Burundi campaigns begin amid clampdown

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Burundi authorities and ruling party members have used fear and repression against the political opposition and the last remaining independent organizations and media ahead of the country’s general elections, Human Rights Watch said on Monday. Widespread impunity for local authorities, security forces, and members of the ruling party’s youth league, the Imbonerakure, prevail, as campaigning opens on April 27, 2020 for the elections scheduled to begin on May 20.

The election will take place following confirmation on March 31 of the country’s first Covid-19 cases. The president’s spokesperson said on April 7, in reference to the pandemic, that elections will go ahead because “[Burundians] are a people blessed by God.” Health authorities have blocked journalists from accessing a Covid-19 press conference, which could indicate government attempts to suppress information about the pandemic.

“Violence and repression have been the hallmark of politics in Burundi since 2015, and as elections approach and the Covid-19 pandemic unfolds, tensions are rising,” said Lewis Mudge, Central Africa director at Human Rights Watch. “There is little doubt that these elections will be accompanied by more abuses, as Burundian officials and members of the Imbonerakure are using violence with near-total impunity to allow the ruling party to entrench its hold on power.”

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Human Rights Watch conducted phone interviews between November 2019 and April 2020 with more than 25 people, including victims, witnesses, members of civil society groups, police, and ruling party sources, who described abuses in 6 of Burundi’s 18 provinces. Human Rights Watch also documented killings, disappearances, arbitrary arrests, and threats and harassment against real or perceived political opponents over the last six months.

Reports from media and human rights defenders confirmed the abuses. Several human rights observers told Human Rights Watch that these kinds of abuses are not limited to these six provinces. Between January and March, Ligue Iteka, an exiled Burundian human rights organization, documented 67 killings, including 14 extrajudicial executions, 6 disappearances, 15 cases of gender-based violence, 23 cases of torture, and 204 arbitrary arrests. Although to a much lesser extent, violence against ruling party members and youths – including killings – has also been reported.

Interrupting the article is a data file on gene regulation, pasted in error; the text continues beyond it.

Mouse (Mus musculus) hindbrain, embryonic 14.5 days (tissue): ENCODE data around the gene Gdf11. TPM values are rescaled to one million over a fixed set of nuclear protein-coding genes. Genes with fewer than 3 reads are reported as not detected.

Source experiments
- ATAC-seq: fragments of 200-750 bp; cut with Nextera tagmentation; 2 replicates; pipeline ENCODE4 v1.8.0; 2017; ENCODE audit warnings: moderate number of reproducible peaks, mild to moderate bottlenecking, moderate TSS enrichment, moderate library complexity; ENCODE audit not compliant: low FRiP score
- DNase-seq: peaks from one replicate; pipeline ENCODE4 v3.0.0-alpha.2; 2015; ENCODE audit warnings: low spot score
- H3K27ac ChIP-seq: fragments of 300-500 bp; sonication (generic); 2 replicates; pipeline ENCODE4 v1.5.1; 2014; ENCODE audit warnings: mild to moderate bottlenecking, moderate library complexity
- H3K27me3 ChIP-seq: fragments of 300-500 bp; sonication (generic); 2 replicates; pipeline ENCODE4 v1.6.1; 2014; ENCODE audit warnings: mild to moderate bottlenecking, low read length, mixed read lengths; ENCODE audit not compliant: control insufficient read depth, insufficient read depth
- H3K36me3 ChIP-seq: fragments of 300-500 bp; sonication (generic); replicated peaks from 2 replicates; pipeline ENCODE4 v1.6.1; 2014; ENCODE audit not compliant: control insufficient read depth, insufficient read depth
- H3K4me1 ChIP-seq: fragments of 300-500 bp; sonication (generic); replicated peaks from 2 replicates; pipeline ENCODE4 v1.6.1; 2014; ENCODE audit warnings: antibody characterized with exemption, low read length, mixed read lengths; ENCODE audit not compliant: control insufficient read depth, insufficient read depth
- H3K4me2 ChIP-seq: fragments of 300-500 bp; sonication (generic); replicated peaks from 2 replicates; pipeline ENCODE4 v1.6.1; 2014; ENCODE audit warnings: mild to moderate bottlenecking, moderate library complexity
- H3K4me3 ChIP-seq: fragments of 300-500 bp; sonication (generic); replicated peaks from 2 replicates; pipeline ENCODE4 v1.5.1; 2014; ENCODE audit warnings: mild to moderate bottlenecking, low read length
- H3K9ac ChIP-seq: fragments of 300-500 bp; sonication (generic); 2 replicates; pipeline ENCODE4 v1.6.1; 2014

Since President Pierre Nkurunziza’s decision to run for a controversial third term triggered a serious human rights crisis five years ago, confirming details of abuse has become increasingly difficult, as fear has engulfed the country and the authorities have intensified efforts to silence the media and activists, Human Rights Watch said.

On April 11, two Health Ministry officials blocked four journalists from attending a Covid-19 news conference in Bujumbura. “They told us we are enemies of the nation, and that we are not allowed to go in,” one journalist told Human Rights Watch. He said officials told them that only Radio Télévision Nationale du Burundi (RTNB), Rema FM, and Mashariki TV – all close to the ruling party – were allowed to enter. According to the Burundian Union of Journalists, on April 9, a journalist from Radio Isanganiro and his driver were “abused” by some Imbonerakure members, who deflated the tires of their vehicle, while he was investigating an attack on an opposition member.

A human rights observer told Human Rights Watch on April 2 that he had been forced into hiding after investigating the killing of a representative of the opposition National Congress for Freedom (Congrès national pour la liberté, CNL), on March 16 in Bujumbura Rural province. “Ruling party members accused me of sharing the information with exiled human rights defenders and got the [provincial] prosecutor to issue multiple summons … so I’ve had to go into hiding,” he said. He was informed on April 8 that an arrest warrant had been issued against him.

In Nyamurenza commune, Ngozi province, a man said he was beaten by a group of Imbonerakure members armed with bats and clubs the evening of February 9, when he tried to intervene as they harassed his neighbor. “I screamed, fell down, and felt blood oozing out of my head,” he said. “I thought I was going to die…. They wouldn’t give me water…. I heard them say: ‘Don’t take him to hospital; let him die.’”